The latest addition to the Redskins coaching makeover comes as a surprise, as the former Tulane star has been a part of the Steeler organization for fourteen years. He is one of only two assistants to be a member of the coaching staffs that saw three Super Bowls: XXX, XL, and XLIII.
Pittsburgh has been known for their success at the linebacker position over the years, sending at least one to 39 of the 57 Pro Bowls that have been played.
During Spanos' tenure, he has coached a number of memorable linebackers. Players such as Greg Lloyd, Levon Kirkland, Kevin Greene, Chad Brown, Jason Gildon, Clark Haggans, Joey Porter, and most recently, James Harrison.
With Jim Haslett in as the Redskins' new defensive coordinator, the team will more than likely switch to a 3-4 defense, something Spanos is very comfortable with.
What does this mean for Washington fans? Well, a number of things.
First, rookie Brian Orakpo had a standout year with 50 tackles and 11 sacks. A large majority of sack leaders in the past decade have done so in a 3-4 system, so expect Orakpo to continue on his way to becoming a Pro Bowl linebacker.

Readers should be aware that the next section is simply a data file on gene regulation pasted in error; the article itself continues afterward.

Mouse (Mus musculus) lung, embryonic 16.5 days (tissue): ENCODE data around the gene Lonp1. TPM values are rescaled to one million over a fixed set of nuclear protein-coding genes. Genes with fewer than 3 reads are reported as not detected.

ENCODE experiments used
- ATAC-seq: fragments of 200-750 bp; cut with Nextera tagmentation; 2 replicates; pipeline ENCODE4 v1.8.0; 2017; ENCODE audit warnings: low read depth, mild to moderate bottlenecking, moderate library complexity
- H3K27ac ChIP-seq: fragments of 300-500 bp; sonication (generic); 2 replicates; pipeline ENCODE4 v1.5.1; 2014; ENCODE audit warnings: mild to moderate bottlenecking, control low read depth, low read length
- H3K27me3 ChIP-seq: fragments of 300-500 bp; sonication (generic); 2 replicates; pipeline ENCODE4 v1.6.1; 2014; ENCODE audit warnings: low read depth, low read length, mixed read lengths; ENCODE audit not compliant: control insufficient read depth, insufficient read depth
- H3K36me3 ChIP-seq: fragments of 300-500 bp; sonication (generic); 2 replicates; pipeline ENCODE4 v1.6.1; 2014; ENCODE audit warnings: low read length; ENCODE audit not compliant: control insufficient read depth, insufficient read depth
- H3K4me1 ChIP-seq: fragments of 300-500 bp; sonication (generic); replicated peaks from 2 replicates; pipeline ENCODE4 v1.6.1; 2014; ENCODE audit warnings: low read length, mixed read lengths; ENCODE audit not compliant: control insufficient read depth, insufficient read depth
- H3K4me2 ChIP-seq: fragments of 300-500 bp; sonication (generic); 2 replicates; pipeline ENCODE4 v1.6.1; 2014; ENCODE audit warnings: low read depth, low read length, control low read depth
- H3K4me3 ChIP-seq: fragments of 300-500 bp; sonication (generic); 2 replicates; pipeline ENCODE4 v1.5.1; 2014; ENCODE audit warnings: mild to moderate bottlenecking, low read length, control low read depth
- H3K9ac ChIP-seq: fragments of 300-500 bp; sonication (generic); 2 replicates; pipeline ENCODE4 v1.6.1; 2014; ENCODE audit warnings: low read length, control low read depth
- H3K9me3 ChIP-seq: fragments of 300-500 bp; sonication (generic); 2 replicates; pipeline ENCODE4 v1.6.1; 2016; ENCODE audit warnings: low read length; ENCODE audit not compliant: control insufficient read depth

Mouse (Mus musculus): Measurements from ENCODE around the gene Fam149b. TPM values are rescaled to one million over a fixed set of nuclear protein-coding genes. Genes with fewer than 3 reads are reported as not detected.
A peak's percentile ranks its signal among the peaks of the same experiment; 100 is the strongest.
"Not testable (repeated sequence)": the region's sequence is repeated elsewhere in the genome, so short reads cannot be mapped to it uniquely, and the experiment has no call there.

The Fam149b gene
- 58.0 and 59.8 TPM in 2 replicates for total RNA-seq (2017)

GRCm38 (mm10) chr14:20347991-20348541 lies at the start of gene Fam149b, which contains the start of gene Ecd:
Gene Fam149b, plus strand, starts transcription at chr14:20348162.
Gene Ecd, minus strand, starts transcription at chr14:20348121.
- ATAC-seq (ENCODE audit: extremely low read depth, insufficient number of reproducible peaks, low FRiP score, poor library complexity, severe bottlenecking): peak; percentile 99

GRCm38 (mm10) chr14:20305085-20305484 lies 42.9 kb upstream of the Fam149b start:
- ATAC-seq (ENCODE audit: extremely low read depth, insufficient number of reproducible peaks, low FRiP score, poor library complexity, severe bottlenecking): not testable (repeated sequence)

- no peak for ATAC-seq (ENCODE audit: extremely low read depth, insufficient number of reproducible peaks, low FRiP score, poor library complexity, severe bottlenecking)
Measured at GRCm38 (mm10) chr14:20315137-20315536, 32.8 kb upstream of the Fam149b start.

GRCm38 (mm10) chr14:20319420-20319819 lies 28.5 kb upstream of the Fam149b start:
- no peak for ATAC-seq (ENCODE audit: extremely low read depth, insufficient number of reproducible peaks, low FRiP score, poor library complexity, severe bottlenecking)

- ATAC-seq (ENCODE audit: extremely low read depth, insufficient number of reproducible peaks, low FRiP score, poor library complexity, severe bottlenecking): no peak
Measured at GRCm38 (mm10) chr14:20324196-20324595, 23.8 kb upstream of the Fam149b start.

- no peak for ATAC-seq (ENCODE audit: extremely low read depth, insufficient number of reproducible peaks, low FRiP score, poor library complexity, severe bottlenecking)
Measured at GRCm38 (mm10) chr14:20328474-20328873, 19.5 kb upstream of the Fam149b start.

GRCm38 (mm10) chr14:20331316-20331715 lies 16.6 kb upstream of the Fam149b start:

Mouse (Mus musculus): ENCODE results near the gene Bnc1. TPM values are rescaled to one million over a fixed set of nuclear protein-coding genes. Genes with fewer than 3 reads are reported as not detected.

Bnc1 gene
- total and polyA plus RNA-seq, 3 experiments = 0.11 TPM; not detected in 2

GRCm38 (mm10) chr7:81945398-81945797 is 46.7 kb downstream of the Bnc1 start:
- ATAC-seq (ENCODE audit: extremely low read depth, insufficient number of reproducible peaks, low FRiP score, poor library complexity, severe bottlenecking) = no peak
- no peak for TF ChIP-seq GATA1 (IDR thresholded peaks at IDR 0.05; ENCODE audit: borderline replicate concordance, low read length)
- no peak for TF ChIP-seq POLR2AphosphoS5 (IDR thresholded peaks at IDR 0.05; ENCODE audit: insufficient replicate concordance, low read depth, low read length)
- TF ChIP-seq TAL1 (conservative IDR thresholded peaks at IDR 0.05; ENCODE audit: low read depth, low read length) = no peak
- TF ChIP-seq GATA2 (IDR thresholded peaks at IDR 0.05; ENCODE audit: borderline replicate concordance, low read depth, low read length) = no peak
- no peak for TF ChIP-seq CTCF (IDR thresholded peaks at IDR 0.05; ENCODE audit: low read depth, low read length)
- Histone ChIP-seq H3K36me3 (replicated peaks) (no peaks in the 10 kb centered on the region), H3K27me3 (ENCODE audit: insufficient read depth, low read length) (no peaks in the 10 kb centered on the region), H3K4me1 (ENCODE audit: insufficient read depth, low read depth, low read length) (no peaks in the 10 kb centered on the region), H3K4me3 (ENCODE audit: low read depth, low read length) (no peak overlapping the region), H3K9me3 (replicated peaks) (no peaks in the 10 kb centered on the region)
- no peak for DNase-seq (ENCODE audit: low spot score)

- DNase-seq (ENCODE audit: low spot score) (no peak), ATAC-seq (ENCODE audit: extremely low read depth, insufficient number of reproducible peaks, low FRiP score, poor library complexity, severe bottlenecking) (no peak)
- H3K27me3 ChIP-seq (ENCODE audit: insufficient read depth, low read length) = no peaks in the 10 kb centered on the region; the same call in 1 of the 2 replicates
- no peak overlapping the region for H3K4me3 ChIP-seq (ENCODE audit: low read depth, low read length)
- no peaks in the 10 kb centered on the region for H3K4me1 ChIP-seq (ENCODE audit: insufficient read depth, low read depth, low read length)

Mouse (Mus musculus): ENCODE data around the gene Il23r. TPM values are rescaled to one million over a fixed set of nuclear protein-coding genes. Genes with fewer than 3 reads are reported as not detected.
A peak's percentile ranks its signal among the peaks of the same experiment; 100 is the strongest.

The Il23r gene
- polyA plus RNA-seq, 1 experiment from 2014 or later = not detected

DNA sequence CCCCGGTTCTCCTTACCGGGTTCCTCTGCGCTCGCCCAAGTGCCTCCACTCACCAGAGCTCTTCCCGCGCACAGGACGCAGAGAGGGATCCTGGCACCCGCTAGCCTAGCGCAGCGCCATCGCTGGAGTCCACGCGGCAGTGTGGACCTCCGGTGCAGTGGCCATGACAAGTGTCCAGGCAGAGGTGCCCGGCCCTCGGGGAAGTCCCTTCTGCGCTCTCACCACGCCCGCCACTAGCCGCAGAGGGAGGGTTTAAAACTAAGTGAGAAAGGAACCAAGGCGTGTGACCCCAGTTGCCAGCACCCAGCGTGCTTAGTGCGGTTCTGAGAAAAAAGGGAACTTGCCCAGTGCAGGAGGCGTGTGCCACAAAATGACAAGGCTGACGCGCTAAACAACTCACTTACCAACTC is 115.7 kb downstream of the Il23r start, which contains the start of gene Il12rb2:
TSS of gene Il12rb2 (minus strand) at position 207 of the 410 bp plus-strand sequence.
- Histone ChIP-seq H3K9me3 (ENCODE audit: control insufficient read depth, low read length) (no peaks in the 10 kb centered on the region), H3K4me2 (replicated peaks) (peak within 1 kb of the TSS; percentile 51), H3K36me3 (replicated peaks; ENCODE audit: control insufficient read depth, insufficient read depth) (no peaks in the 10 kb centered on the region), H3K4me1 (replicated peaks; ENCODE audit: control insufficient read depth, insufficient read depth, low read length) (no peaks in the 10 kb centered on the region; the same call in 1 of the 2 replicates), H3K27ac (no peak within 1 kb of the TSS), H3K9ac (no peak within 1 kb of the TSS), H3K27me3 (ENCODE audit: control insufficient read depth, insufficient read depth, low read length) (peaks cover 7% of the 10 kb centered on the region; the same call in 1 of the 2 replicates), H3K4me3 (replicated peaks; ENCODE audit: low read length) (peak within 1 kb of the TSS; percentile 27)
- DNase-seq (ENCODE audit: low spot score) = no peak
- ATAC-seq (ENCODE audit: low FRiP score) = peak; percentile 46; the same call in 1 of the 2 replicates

Also, while London Fletcher is the starting Mike linebacker, it's safe to assume that H.B. Blades or Chris Wilson will fulfill the second middle position. That is, unless the Redskins acquire a better option in free agency or the draft (Rolando McClain?).
Even though he has spent a year in rehab, you couldn't ask for a better anchor on a three-man line than Albert Haynesworth. He is big enough to fill the gaps and has a collection of moves to provide a marginal pass rush.
Washington is a team heavy with linemen and light on linebackers, but I expect that Spanos has the ability to turn mediocre players into role-players.
The Redskins also hope to bulk up their run game with the hiring of former Denver running backs coach Bobby Turner. His experience in Shanahan's run-first, throw-second philosophy will do wonders for a struggling rush attack headed up by an aging Clinton Portis.